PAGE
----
Cell and tissue expert awarded for biomedical engineering achievements

Written by
Scott Lyon
Sept. 30, 2019

Celeste Nelson has been given the Mid-Career Award from the Biomedical Engineering Society (BMES), the largest and fastest growing professional organization for bioengineers.

Nelson, a professor of chemical and biological engineering and the director of the Program in Engineering Biology at Princeton, studies the changing structures of animal tissues as they grow and develop into organs, with special attention to the systems that control that development. Her work has made significant impacts on the fundamental understanding of how tissues build themselves, as well as on treatments for a range of diseases, including cancer.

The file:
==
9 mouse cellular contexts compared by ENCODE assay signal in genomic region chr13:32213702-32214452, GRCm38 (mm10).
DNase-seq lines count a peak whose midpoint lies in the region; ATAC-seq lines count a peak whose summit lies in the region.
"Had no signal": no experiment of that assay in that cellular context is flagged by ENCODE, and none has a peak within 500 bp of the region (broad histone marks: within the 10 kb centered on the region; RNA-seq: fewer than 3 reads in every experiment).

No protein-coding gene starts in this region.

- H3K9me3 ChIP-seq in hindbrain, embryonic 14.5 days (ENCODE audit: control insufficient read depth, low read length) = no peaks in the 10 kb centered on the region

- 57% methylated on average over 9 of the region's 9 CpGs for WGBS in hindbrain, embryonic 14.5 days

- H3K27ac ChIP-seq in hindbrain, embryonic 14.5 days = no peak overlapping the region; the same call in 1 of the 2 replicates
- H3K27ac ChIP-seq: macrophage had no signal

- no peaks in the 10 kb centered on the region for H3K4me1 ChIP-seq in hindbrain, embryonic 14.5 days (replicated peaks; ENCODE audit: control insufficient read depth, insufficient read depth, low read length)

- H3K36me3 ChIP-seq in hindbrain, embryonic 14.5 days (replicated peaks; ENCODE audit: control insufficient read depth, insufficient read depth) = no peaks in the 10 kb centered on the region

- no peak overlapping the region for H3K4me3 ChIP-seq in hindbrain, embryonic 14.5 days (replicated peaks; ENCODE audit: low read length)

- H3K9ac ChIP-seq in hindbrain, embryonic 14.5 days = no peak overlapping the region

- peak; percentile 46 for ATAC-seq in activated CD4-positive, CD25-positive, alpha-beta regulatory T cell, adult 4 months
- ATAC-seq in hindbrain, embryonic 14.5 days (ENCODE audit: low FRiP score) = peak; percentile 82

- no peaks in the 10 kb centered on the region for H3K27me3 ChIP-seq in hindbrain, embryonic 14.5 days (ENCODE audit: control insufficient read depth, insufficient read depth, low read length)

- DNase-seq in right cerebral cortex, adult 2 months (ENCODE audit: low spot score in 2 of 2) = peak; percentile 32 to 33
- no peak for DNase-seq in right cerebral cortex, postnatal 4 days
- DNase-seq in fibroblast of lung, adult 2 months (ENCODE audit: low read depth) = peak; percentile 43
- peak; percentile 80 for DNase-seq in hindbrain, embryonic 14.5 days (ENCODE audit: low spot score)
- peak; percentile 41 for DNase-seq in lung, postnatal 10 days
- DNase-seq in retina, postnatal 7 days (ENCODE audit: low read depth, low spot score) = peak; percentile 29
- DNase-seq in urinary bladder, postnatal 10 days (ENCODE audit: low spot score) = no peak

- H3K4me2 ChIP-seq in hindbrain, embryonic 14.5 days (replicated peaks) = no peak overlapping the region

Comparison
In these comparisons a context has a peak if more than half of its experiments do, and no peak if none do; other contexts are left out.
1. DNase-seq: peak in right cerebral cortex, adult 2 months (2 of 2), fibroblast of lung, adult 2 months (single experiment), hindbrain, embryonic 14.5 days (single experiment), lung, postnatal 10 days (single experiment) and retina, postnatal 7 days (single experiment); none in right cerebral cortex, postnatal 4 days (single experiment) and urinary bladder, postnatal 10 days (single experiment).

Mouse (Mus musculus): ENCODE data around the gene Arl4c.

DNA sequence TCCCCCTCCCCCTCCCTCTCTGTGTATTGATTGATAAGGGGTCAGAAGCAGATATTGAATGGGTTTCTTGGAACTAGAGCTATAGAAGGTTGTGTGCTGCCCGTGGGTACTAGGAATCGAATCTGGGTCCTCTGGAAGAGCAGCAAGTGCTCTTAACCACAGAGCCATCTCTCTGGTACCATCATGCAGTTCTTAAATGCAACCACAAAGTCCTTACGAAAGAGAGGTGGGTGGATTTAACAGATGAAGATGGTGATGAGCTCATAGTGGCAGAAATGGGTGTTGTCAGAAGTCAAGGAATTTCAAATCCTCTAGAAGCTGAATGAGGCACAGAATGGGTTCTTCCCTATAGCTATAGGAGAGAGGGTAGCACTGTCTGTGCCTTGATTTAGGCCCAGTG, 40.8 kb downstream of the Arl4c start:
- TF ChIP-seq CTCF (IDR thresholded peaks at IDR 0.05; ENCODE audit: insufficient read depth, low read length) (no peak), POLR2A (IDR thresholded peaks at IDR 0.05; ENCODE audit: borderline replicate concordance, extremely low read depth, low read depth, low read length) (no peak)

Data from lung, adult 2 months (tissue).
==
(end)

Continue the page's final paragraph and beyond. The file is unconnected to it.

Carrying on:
She has been recognized throughout her career for excellence in both teaching and research. In 2016, Nelson became a Faculty Scholar of the Howard Hughes Medical Institute, and in that same year, Princeton honored her with the President's Award for Distinguished Teaching. She is the recipient of a Sloan Research Fellowship, a Packard Fellowship and the Camille Dreyfus Teacher-Scholar Award.

The Mid-Career Award was newly created in 2018 to honor a researcher who has shown "energetic leadership" in biomedical scholarship, education and practice. BMES was founded in 1968 and currently includes more than 7,000 members.

Nelson joined the Princeton faculty in 2007 after a postdoctoral fellowship at the Lawrence Berkeley National Laboratory. She is an associated faculty member in the Department of Molecular Biology and a member of the Rutgers Cancer Institute of New Jersey's Breast Cancer Research and Cancer Metabolism and Growth Programs.